Private and Public Keys… What’s the Difference?

private and public key

There are a number of good reasons that we refer to these as “private” and “public” keys. By the end of reading this, you’ll understand why. Learning about one coincides with learning about the other and It can be a bit confusing at first when distinguishing between the two. One thing that can be overwhelming at first is when you hear that one is to be safely guarded with every ounce of ingenuity you have inside of you (Private Key). While the other you can freely share wherever and whenever you like (Public Key). Calling them Keys only helps at first to understand what they are. But, it also says a large part about the function they serve. 

The Private and Public Key Relationship

Keys are required for wallets on every network to operate. Private keys exist solely as a function of creating a new wallet on a network. When this new wallet is created the network issues a unique 12 to 24-word private key or 12-24 word passphrase. 

public keys

This private key can then be used to create public keys commonly referred to as “Public Addresses”. Public keys are the process of generating a new public address using the private key. Calling them public keys is just the technical term for creating a new address on the blockchain. Even if an address has never been used, you can continue to create an infinite amount of public addresses to receive Bitcoin or other cryptocurrencies. 

To give an example, most people are familiar with keycards and NFC technology. This is used for touchless pay with most credit cards that have a microchip embedded in them. These are sometimes used for work to access a certain area of the building, commonly used in badges and other keycard methods. In reference to the subject, let’s say that all employees of a building accessing the elevator, and other areas of the building have public access keys. These can be swapped, lost, and replaced easily and without much concern. They’re what everyone would consider to be “replaceable”. They are unique in that each one is randomly numbered 1 too ∞ .  But, they all serve the exact same function.

In order to Issue all those keycards, you need an administrator with ultimate privileges to issue each key. When a new public key is created, the admin and their private key authorize it to do so. The public key can’t be used to issue other public keys. Only the private has that privilege. Now, since it’s no problem that public keys can be freely discarded, reused, and new ones created infinitely, what happens if the administrator loses the unique private key? Well, then the most obvious thing is that no other public keys can be issued. But, what if all the public key cards in use only allowed entry into the building, and in order to leave, the admin needs the private key to verify every exit. A complete disaster as everyone is now stuck inside the building. This one-way-only path is exactly how private keys function. You’re the admin, your wallets are the building, and the people in it are your crypto assets.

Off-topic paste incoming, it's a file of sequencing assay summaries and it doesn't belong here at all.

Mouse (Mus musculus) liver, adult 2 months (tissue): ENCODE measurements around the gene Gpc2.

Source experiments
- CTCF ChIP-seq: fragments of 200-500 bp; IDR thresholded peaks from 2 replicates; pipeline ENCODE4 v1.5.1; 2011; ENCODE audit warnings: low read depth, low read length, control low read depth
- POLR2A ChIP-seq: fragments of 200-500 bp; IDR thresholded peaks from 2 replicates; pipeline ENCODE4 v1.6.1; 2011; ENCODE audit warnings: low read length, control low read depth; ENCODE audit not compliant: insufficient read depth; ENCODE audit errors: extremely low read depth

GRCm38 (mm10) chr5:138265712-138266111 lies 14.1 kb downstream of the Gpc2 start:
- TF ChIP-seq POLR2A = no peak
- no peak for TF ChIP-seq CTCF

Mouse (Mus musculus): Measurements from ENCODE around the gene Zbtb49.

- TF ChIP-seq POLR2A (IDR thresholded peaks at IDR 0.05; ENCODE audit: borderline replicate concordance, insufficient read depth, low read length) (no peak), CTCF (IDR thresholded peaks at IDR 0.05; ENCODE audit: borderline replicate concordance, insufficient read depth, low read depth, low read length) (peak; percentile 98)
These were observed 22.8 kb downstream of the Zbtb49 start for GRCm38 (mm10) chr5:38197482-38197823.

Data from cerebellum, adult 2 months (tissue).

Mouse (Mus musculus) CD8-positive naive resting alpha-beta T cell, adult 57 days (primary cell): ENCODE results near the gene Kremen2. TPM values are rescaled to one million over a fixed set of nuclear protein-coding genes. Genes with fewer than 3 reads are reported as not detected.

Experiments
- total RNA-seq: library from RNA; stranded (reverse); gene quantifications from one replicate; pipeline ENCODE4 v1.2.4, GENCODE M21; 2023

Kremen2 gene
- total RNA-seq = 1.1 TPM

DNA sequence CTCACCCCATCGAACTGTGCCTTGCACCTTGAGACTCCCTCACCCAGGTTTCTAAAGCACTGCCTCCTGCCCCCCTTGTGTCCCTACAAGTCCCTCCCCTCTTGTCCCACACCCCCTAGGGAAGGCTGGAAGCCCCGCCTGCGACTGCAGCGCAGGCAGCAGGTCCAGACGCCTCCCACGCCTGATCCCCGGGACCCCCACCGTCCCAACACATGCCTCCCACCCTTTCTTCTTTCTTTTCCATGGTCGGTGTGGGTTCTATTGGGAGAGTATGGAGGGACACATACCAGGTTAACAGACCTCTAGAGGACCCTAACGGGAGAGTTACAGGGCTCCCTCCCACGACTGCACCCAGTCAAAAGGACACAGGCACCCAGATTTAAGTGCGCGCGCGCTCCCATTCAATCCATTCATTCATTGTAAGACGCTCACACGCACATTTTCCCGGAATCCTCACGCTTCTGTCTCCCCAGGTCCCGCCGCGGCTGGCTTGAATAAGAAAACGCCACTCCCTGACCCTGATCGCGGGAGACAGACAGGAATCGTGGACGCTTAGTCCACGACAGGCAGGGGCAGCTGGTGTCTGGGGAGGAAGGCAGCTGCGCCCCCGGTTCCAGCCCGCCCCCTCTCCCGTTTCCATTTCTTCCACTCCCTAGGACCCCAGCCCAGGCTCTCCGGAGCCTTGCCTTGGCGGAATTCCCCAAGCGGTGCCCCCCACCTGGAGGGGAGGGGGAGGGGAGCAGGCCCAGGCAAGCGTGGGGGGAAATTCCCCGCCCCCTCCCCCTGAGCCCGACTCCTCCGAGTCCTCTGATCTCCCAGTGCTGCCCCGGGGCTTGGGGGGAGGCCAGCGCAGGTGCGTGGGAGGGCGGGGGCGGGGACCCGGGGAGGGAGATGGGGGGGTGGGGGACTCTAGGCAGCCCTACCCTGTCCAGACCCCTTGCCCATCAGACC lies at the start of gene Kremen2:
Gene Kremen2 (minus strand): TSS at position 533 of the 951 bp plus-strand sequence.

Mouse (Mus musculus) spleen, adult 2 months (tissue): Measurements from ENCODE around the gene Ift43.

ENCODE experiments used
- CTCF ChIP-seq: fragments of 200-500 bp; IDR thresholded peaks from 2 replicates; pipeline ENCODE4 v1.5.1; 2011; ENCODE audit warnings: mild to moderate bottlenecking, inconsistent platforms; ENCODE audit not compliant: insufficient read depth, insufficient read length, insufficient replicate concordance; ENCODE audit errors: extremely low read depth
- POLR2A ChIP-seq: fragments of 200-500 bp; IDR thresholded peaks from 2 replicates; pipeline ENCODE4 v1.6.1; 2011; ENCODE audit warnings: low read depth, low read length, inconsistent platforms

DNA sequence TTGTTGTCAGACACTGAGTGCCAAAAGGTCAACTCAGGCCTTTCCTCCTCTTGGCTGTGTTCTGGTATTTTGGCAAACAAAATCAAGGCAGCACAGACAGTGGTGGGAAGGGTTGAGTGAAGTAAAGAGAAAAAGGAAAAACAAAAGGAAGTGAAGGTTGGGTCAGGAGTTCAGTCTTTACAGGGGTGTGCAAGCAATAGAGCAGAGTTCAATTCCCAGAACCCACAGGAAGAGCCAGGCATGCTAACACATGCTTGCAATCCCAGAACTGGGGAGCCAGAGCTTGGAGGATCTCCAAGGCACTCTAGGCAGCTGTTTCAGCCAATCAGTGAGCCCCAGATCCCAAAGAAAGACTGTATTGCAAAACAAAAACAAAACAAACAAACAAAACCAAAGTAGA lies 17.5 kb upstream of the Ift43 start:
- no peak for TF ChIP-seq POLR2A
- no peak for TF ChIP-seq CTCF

Importance of Private Keys

Now that you understand more about private and public keys. You understand the importance of the private key as it functions on any blockchain network. While creating a new public address is considered a good habit for every time you share one, it depends on the circumstances of its use. Those concerned with higher anonymity can freely create a new private key after using the only private key it ever generated. The choice is a personal one for each individual. As long as you understand that you need the private key to send any assets out of a wallet then you understand its importance. The private key can always be backed up from the wallet being used. But if the wallet being used is lost you will need the private key to recover it, because when you do go and download the wallet again, it creates a new private key unless you enter an existing one. Your passphrase or private key is the only way to access your property on a network.

Hardware devices like “Ledger” and Trezor store these private keys on their devices, while other wallets store the private key in the application itself. For this reason, you should always be careful not to leave access to your wallet anywhere you don’t trust. Otherwise, anyone could walk up, open your wallet, and access your private key. Whenever you want to accept payment for goods or services you can always share your public address and receive funds without concern of giving anyone access to your wallet. If you want to learn more about public addresses head over and check out How to Send & Receive Crypto.

Private and Public Keys... What's the Difference? - - 2024

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